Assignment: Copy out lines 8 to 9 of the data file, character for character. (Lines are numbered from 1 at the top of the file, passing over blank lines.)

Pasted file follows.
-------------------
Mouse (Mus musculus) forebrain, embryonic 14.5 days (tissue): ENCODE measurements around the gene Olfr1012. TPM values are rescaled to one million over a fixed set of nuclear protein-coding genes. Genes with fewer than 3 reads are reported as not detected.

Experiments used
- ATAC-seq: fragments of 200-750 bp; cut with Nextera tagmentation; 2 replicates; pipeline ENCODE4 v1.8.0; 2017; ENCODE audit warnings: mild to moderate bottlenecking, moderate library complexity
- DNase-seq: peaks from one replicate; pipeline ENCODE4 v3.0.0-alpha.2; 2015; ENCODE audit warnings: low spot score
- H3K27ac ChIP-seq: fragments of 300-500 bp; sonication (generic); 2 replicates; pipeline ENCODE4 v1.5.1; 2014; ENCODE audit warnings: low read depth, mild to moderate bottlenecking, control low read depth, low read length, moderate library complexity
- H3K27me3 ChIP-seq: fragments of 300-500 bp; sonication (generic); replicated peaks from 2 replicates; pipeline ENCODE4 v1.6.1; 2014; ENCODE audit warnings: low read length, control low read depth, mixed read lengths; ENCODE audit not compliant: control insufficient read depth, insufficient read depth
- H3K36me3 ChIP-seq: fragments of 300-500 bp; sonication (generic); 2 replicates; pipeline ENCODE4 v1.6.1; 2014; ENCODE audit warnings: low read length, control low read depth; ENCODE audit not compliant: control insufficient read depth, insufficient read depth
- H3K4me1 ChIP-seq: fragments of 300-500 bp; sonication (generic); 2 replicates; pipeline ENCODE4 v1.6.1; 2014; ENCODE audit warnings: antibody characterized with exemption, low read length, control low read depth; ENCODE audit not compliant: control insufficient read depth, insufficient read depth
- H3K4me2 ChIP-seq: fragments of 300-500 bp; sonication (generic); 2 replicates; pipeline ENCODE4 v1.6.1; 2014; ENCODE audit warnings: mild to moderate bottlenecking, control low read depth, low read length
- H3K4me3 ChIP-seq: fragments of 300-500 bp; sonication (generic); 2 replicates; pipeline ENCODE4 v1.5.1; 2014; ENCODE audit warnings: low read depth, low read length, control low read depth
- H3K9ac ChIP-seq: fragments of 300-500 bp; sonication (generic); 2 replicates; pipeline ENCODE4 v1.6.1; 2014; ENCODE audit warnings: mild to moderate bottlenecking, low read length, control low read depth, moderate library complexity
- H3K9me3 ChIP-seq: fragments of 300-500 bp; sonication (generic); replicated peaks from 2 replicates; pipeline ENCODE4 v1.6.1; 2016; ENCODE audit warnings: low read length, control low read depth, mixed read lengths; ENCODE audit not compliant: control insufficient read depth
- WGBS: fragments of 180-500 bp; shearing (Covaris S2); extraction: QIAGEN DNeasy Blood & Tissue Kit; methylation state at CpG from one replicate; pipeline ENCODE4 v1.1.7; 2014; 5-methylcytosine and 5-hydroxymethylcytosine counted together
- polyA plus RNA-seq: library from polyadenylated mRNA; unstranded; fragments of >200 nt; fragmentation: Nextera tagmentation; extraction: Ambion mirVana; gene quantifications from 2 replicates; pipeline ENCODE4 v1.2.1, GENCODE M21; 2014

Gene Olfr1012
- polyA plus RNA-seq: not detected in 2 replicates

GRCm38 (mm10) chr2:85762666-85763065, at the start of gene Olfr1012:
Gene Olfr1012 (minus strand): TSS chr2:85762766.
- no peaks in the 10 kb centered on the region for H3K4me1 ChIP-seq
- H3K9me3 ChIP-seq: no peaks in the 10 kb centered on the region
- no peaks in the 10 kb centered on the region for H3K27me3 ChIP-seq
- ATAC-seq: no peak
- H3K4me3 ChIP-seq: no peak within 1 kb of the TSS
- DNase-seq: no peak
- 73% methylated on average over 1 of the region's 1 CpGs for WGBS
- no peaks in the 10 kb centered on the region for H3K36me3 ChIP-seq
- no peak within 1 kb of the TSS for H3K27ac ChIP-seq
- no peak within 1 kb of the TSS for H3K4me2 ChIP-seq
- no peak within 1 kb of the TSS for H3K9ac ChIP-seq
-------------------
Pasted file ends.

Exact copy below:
- H3K4me1 ChIP-seq: fragments of 300-500 bp; sonication (generic); 2 replicates; pipeline ENCODE4 v1.6.1; 2014; ENCODE audit warnings: antibody characterized with exemption, low read length, control low read depth; ENCODE audit not compliant: control insufficient read depth, insufficient read depth
- H3K4me2 ChIP-seq: fragments of 300-500 bp; sonication (generic); 2 replicates; pipeline ENCODE4 v1.6.1; 2014; ENCODE audit warnings: mild to moderate bottlenecking, control low read depth, low read length